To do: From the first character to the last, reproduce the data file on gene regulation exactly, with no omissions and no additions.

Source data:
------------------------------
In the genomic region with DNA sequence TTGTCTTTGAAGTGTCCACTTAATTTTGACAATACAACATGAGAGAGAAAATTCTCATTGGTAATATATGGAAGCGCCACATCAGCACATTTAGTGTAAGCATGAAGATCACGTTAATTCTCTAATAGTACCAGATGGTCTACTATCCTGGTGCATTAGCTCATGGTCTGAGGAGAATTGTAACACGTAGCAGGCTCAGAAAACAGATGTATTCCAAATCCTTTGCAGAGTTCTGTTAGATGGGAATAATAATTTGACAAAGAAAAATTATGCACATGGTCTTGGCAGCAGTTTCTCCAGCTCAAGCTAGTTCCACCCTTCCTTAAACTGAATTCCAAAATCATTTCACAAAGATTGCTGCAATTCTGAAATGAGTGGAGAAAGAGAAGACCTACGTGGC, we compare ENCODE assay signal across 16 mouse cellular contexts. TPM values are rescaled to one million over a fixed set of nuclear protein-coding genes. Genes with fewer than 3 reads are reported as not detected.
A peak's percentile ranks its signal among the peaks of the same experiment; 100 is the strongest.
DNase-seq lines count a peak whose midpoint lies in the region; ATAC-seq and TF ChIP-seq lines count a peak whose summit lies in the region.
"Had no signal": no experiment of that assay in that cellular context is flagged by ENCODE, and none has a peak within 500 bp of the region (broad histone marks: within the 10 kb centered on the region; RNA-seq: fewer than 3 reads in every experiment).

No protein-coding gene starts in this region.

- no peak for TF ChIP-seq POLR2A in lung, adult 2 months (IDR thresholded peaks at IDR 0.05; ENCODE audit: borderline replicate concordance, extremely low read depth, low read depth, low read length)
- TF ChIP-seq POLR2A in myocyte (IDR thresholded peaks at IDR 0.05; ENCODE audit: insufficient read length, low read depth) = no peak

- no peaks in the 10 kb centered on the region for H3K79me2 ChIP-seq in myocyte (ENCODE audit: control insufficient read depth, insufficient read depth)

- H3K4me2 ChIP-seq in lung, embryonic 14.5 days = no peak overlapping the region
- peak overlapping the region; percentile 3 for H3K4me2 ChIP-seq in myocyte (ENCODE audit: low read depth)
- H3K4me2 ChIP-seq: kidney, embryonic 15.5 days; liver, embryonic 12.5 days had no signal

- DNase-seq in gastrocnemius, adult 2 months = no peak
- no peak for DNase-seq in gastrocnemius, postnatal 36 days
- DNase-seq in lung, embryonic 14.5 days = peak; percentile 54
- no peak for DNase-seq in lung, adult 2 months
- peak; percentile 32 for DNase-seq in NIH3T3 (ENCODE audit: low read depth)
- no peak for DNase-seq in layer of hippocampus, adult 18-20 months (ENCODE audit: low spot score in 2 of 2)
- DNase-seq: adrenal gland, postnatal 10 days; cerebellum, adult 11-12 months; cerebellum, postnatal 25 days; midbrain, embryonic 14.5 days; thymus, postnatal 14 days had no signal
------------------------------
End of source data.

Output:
In the genomic region with DNA sequence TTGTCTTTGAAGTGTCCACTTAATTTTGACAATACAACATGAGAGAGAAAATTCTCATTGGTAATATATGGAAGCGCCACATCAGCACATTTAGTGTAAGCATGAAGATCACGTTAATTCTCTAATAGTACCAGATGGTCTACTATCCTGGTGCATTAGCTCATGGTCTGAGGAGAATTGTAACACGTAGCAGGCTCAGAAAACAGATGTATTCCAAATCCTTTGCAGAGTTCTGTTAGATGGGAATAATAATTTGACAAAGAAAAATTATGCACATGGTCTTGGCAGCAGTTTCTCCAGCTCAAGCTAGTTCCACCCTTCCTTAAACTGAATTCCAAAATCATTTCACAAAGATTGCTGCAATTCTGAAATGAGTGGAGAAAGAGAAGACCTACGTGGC, we compare ENCODE assay signal across 16 mouse cellular contexts. TPM values are rescaled to one million over a fixed set of nuclear protein-coding genes. Genes with fewer than 3 reads are reported as not detected.
A peak's percentile ranks its signal among the peaks of the same experiment; 100 is the strongest.
DNase-seq lines count a peak whose midpoint lies in the region; ATAC-seq and TF ChIP-seq lines count a peak whose summit lies in the region.
"Had no signal": no experiment of that assay in that cellular context is flagged by ENCODE, and none has a peak within 500 bp of the region (broad histone marks: within the 10 kb centered on the region; RNA-seq: fewer than 3 reads in every experiment).

No protein-coding gene starts in this region.

- no peak for TF ChIP-seq POLR2A in lung, adult 2 months (IDR thresholded peaks at IDR 0.05; ENCODE audit: borderline replicate concordance, extremely low read depth, low read depth, low read length)
- TF ChIP-seq POLR2A in myocyte (IDR thresholded peaks at IDR 0.05; ENCODE audit: insufficient read length, low read depth) = no peak

- no peaks in the 10 kb centered on the region for H3K79me2 ChIP-seq in myocyte (ENCODE audit: control insufficient read depth, insufficient read depth)

- H3K4me2 ChIP-seq in lung, embryonic 14.5 days = no peak overlapping the region
- peak overlapping the region; percentile 3 for H3K4me2 ChIP-seq in myocyte (ENCODE audit: low read depth)
- H3K4me2 ChIP-seq: kidney, embryonic 15.5 days; liver, embryonic 12.5 days had no signal

- DNase-seq in gastrocnemius, adult 2 months = no peak
- no peak for DNase-seq in gastrocnemius, postnatal 36 days
- DNase-seq in lung, embryonic 14.5 days = peak; percentile 54
- no peak for DNase-seq in lung, adult 2 months
- peak; percentile 32 for DNase-seq in NIH3T3 (ENCODE audit: low read depth)
- no peak for DNase-seq in layer of hippocampus, adult 18-20 months (ENCODE audit: low spot score in 2 of 2)
- DNase-seq: adrenal gland, postnatal 10 days; cerebellum, adult 11-12 months; cerebellum, postnatal 25 days; midbrain, embryonic 14.5 days; thymus, postnatal 14 days had no signal